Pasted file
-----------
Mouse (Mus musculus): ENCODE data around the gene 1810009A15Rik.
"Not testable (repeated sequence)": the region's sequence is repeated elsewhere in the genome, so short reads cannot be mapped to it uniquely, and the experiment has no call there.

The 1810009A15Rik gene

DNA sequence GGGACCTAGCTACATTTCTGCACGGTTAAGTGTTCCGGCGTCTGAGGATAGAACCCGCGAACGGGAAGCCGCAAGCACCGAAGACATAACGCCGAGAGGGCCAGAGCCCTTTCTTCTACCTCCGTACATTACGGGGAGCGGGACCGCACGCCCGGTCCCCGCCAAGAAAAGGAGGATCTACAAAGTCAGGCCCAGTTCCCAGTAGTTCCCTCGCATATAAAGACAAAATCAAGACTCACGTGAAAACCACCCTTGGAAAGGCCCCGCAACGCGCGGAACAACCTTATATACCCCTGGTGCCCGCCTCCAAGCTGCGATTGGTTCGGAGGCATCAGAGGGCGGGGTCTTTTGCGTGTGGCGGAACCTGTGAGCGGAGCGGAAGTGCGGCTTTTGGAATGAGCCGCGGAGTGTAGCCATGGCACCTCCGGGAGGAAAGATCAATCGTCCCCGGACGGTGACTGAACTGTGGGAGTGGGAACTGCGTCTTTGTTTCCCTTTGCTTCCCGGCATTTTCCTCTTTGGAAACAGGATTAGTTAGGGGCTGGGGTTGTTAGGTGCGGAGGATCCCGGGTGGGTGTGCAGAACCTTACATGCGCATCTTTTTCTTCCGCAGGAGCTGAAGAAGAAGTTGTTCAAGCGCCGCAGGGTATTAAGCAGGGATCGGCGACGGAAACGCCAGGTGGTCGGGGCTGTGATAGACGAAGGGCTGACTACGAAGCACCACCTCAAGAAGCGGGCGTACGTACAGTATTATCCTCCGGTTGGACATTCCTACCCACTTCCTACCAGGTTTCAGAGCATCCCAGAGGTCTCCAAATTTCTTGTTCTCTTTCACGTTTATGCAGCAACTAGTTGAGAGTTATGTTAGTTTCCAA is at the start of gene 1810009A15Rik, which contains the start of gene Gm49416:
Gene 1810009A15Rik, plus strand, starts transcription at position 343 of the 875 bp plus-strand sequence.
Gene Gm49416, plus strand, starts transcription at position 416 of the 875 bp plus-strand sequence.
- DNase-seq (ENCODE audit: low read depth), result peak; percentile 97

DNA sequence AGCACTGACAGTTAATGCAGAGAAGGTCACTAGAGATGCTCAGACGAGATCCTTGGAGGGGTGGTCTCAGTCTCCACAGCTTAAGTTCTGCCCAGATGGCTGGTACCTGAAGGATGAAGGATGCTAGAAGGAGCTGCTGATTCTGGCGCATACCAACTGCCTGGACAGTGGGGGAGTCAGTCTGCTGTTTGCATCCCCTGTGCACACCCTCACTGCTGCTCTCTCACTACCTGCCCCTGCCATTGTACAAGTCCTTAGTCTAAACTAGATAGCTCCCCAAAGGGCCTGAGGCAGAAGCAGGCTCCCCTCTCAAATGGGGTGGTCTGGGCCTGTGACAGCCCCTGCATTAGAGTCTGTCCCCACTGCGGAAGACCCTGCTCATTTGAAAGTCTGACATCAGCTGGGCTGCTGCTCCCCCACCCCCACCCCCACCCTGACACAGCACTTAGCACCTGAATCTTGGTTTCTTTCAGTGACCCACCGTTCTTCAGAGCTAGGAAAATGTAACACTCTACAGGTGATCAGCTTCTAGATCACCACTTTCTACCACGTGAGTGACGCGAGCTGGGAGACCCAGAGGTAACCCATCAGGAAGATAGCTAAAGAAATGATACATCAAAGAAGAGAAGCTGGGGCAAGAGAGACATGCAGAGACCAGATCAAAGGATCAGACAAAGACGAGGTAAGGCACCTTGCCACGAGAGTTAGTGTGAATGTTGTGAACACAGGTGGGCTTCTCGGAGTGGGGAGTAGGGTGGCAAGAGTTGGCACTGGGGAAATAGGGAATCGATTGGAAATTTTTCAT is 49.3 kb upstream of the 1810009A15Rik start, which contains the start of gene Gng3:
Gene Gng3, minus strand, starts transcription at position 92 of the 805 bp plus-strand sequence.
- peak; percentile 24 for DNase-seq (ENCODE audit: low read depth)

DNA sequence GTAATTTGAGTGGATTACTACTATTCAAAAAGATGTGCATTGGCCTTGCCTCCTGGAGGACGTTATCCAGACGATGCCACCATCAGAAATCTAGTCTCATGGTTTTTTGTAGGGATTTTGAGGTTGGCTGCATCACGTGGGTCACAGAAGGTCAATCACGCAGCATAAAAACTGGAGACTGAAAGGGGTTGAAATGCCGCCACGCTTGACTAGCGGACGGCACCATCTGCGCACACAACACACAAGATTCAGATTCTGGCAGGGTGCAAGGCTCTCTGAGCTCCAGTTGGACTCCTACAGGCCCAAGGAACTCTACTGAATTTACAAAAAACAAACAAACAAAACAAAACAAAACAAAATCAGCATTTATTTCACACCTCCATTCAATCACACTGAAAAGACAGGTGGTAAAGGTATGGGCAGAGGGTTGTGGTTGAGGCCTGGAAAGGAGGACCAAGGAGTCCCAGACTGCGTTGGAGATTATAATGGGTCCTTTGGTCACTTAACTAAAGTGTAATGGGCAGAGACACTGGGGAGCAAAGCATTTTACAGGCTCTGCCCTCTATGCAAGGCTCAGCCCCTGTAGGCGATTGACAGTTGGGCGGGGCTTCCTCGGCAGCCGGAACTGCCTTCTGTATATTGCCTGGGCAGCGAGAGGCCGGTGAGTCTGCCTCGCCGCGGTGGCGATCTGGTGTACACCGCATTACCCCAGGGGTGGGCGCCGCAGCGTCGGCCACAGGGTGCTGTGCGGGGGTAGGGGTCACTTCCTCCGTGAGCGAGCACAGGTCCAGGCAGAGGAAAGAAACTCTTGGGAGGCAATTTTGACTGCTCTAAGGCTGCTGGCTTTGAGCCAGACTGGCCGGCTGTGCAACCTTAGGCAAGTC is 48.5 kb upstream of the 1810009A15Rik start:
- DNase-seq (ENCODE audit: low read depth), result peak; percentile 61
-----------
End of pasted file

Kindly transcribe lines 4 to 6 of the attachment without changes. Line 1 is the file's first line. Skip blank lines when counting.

DNA sequence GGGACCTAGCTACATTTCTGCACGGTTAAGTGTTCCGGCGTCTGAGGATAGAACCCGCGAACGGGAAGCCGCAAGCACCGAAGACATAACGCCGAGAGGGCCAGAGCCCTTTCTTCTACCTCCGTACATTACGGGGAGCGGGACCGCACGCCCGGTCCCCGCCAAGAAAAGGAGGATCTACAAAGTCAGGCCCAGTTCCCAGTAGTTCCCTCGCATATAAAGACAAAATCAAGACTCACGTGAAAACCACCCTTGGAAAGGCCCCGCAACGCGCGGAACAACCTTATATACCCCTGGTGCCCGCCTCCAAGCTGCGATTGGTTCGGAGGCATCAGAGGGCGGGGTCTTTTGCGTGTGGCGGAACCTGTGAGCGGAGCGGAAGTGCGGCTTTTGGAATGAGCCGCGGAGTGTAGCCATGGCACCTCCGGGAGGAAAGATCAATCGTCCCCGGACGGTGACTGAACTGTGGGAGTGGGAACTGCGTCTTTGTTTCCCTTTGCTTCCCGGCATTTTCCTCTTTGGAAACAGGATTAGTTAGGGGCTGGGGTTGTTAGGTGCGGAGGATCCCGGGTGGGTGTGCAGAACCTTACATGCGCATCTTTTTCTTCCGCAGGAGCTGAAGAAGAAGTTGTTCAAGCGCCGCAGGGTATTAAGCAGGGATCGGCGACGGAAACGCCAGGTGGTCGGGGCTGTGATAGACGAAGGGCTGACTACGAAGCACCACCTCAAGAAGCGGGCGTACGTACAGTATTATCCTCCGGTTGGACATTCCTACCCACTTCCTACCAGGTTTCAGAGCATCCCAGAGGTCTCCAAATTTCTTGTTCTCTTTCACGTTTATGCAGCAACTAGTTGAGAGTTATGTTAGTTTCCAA is at the start of gene 1810009A15Rik, which contains the start of gene Gm49416:
Gene 1810009A15Rik, plus strand, starts transcription at position 343 of the 875 bp plus-strand sequence.
Gene Gm49416, plus strand, starts transcription at position 416 of the 875 bp plus-strand sequence.